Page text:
The poplars on the berm by the Skating Pond were too tall and spindly. So we chopped them severely.

 

I was nervous about cutting them too drastically, but I knew something had to be done. They were much too tall and threw everything out of proportion. Plus they were so spindly that I hated to look at them. I put my fears to the side and with the help of my good friends Jacques and Ken, began to cut. We removed twelve feet or so from the tallest tree at the back and cut others at different heights, so they would appear to be different ages. We cut the one closest to the front most drastically, leaving only about six feet. Here’s how the trees look now.

 

 

The same trees on the berm are now full and growing happily.
The same trees on the berm are now full and growing happily.

 

It’s a BIG change and I’m very happy with the results. The trees are happy too — they are much fuller and seem all the better for the attention. Later this year we will cut the trees at the top of the berm to bring them down to a better height.

We’ve asked the municipality for permission to remove some pines along the bank of the lake — we need permission because they are in the riparian zone protected under provincial legislation. They are dying and I think it is better to remove them and replant rather than to watch them die a slow death. We’ve cut down some almost dead birch trees and some spruce that were on their last legs. And because of the amount of rain and high winds we’ve experienced this summer, many trees have blown over.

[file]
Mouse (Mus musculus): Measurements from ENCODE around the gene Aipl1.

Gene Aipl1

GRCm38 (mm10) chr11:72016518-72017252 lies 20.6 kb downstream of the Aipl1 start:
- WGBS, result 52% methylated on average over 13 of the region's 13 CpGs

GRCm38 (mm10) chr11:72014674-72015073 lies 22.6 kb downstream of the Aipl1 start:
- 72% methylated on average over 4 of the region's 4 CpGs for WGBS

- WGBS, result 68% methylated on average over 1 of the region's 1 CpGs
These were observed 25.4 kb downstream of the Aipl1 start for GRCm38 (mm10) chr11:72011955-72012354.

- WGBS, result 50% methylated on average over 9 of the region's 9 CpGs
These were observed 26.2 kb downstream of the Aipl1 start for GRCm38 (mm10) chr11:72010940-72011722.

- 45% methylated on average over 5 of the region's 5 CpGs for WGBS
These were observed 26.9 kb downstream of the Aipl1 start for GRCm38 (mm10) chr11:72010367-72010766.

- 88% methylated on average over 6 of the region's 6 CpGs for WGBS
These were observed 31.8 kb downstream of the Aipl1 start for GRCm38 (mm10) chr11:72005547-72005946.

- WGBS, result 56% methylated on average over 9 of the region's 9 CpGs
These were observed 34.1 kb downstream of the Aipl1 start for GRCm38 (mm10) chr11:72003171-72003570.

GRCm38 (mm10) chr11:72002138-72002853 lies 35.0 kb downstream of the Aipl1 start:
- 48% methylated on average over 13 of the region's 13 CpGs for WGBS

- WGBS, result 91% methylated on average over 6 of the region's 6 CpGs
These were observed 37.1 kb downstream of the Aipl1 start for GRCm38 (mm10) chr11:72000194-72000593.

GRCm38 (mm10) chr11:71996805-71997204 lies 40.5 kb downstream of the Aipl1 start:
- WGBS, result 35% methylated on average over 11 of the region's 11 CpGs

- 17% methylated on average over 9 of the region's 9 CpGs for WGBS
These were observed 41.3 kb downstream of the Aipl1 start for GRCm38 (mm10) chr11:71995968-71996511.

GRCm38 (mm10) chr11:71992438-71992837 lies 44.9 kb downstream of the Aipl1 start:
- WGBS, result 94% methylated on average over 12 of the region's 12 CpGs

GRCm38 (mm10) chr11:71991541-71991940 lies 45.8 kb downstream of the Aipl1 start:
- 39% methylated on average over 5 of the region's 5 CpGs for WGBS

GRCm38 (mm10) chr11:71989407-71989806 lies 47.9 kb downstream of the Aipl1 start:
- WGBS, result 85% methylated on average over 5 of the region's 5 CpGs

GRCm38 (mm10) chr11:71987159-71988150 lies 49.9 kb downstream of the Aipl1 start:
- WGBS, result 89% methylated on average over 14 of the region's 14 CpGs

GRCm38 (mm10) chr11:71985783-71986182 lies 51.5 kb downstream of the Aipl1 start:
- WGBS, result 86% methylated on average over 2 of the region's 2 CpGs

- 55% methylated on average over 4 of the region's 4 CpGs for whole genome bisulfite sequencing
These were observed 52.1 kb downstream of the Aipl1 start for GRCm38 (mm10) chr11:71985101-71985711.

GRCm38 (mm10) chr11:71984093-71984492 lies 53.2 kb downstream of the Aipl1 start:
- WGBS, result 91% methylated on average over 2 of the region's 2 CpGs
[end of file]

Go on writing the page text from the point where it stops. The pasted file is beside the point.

Cleaning up the mess takes time but the more open view makes the work worthwhile.
Whether a tree is cut down deliberately or falls on its own, cleaning up the mess takes time. The new, more open view makes the work worthwhile.

 

We’re planting replacements. Ken started this horsechestnut tree from seed two years ago and it is now growing in the Lower Field.

 

 

The tiny horse chestnut tree is looking a bit weary in this photo, shortly after it was planted, but it perked up after a week or so.
The tiny horse chestnut tree is looking a bit peaked in this photo, shortly after it was planted, but it perked up after a week or so.

 

Not all dead trees need to be cut down. Several years ago, it was obvious that one of the old maple trees above the lake, near the path built in the days of Glen Villa Inn, was on its last legs. The following year it was dead. Before taking it down, though, I considered other possibilities.

I had seen grass growing on the side of a building. Could I get grass to grow on the side of a dead tree? What if the grass slithered its way up the trunk, like a snake. A grass snake, made of grass. The idea made me laugh.

And here it is, The Grass Snake.

 

The apple is always out of reach.
The apple is always out of reach.

 

I install it annually, and every year I’m glad I do. It reminds me that the apple of perfection is always out of reach, that my garden is never the perfect paradise I want it to be.

Trees inspire me, whether they are dead or alive. I have my favourites — the linden tree I ‘follow’ every month heads the list — but I love them all. I often wonder if the affection I feel is connected to the memory of a particular tree that grew at my grandparents’ farm in the Blue Ridge Mountains of Virginia. I’ll never know for sure, but I suspect that it is linked some way or another.

Do you have a favourite tree? Do you have memories of trees you loved as a child? I’d love to hear your stories.